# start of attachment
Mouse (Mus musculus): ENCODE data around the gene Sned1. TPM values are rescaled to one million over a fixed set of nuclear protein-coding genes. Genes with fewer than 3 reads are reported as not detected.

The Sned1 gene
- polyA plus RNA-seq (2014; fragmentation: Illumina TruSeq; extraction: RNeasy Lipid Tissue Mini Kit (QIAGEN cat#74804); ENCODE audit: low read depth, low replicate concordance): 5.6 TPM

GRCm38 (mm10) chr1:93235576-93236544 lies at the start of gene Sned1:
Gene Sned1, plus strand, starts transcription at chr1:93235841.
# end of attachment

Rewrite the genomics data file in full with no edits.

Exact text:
Mouse (Mus musculus): ENCODE data around the gene Sned1. TPM values are rescaled to one million over a fixed set of nuclear protein-coding genes. Genes with fewer than 3 reads are reported as not detected.

The Sned1 gene
- polyA plus RNA-seq (2014; fragmentation: Illumina TruSeq; extraction: RNeasy Lipid Tissue Mini Kit (QIAGEN cat#74804); ENCODE audit: low read depth, low replicate concordance): 5.6 TPM

GRCm38 (mm10) chr1:93235576-93236544 lies at the start of gene Sned1:
Gene Sned1, plus strand, starts transcription at chr1:93235841.